The Leipzig Conservatory was founded in 1843, the year Grieg was born, by Felix Mendelssohn. It soon became renowned, thanks to the excellent teaching staff. Mendelssohn brought here such figures as Moritz Hauptmann (cantor at St Thomas’s), Ignaz Moscheles (Grieg’s teacher, a piano virtuoso and expert on the music of Beethoven), Ferdinand David (leader of the Gewandhaus Orchestra) and Robert Schumann. At the same time, it enjoyed a reputation as one of the most progressive in Europe. Pupils were taken on from all over Europe, and even from America. In Grieg’s year, there were forty-five youngsters from Germany, the United Kingdom, America, Russia and Scandinavia. The young Edvard felt best in the company of other Scandinavians, and he became particularly close friends with the Dane Johan Ole Emile Horneman.
In the spring of 1860, he contracted tuberculosis, which ruined one of his lungs and impaired his health for the rest of his life. The illness was so serious that his mother came to Leipzig and took him home. In the autumn of that same year, however, against the doctors’ advice, he returned to the conservatory, this time in the company of his brother John, who studied cello there for two years.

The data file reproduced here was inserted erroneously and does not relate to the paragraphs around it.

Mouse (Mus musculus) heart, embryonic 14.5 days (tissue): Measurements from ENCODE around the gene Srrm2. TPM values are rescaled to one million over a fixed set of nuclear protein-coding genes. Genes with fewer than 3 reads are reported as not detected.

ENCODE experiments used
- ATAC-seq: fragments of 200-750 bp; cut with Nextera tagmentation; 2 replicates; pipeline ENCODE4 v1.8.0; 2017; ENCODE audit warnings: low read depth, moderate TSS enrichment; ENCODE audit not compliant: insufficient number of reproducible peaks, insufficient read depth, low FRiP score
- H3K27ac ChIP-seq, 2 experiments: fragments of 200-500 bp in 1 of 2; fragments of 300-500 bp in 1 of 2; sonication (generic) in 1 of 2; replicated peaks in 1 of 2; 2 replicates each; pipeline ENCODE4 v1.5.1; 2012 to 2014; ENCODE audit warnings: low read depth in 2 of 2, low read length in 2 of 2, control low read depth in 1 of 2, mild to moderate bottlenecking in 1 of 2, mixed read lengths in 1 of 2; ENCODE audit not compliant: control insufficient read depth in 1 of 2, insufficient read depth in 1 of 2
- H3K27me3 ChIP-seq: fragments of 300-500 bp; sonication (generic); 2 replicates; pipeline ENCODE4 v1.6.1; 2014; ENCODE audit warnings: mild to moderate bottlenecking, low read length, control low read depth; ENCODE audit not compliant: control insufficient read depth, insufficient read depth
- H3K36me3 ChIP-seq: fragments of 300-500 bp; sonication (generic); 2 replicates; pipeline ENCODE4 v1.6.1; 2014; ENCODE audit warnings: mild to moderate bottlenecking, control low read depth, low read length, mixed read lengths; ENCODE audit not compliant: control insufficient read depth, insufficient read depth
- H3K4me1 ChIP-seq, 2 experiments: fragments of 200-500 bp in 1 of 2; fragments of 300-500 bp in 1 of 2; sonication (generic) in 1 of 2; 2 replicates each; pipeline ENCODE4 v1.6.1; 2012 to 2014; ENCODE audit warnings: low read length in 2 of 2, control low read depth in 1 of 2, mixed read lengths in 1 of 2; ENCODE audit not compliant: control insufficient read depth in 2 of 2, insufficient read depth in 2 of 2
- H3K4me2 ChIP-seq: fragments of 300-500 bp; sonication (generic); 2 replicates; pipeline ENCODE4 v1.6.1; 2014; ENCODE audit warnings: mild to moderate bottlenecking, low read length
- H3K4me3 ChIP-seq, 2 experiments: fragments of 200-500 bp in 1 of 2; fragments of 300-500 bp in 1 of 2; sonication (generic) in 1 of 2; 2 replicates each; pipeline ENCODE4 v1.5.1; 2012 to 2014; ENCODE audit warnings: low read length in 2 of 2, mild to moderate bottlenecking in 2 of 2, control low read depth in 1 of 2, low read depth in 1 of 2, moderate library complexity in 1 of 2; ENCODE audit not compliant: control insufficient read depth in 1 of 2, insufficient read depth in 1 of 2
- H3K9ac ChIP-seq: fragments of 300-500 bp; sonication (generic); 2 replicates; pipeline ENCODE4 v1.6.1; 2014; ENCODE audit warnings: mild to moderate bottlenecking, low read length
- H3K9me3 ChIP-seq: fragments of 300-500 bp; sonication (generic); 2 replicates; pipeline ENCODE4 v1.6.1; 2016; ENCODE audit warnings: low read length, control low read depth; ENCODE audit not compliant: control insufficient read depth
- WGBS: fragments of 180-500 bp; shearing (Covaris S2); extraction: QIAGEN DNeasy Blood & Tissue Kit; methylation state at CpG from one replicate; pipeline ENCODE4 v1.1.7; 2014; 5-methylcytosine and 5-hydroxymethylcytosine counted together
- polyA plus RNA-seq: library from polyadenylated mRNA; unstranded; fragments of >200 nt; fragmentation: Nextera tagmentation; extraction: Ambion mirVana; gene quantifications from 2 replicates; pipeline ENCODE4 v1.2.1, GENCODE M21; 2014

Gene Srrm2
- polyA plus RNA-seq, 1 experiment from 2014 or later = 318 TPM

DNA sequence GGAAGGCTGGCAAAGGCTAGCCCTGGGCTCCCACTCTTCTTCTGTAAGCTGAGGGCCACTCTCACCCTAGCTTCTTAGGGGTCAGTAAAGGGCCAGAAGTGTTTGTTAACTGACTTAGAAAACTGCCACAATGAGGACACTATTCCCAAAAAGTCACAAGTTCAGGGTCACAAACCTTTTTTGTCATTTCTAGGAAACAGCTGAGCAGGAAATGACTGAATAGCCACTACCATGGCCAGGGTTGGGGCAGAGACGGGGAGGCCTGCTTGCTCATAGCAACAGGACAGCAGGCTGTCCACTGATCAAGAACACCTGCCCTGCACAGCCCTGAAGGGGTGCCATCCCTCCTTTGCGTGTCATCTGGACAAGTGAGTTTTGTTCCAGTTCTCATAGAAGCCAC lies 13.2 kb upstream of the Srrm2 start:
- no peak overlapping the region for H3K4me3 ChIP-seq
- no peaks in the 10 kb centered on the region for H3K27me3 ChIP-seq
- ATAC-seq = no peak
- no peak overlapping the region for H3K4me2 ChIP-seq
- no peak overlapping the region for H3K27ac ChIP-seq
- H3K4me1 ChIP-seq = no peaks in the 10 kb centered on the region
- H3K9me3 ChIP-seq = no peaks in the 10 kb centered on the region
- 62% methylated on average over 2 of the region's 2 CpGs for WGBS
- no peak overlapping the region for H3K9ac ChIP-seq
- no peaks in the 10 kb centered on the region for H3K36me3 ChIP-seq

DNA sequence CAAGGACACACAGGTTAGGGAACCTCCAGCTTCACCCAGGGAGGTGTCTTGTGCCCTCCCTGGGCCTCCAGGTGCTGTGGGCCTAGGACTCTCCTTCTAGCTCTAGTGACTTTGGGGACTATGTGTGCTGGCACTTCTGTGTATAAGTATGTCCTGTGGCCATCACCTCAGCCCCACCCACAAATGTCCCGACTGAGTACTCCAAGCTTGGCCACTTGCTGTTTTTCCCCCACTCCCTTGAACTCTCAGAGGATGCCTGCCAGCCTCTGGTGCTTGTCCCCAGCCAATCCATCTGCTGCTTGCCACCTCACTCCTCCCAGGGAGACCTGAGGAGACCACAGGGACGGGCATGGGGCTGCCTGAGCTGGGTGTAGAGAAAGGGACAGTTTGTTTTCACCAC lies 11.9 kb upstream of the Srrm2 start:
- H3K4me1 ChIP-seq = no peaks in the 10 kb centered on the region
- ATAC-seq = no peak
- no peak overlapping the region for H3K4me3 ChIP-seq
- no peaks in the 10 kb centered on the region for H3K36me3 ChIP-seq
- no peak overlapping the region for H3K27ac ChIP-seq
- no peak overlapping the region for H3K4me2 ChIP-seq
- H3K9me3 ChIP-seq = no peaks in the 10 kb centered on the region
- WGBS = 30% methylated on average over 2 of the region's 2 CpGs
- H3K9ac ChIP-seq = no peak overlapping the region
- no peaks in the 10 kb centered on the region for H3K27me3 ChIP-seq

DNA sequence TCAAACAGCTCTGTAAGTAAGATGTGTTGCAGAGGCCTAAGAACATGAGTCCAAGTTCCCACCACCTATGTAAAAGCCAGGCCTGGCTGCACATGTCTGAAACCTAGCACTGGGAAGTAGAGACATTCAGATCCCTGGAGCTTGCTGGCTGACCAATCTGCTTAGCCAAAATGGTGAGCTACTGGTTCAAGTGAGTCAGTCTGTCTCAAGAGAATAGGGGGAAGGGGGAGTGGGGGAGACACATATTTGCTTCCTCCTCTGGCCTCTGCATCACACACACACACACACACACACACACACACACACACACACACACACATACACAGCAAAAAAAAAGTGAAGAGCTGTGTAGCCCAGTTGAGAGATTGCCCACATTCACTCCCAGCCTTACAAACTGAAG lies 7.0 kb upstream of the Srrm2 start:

The old conservatory was situated in the courtyard of the first Gewandhaus on Gewandgäßchen (now Universitätsstraße), in the Old Town. It was there that Edvard Grieg studied. The new conservatory building was opened in 1887 in the Music District at 8 Grassistraße (Beethovenstraße), near the New Gewandhaus.
Grieg did not apply himself particularly to his studies (the same had been true of his schooling in Bergen). He later described himself as lazy and not interested in learning.
I must admit, unlike Svendsen, that I left Leipzig Conservatory just as stupid as I entered it. Naturally, I did learn something there, but my individuality was still a closed book to me. (from a letter to his biographer, Aimar Grønvold, 1881).
In his opinion, he was lacking practice in processing musical material in large forms and bigger instrumental ensembles.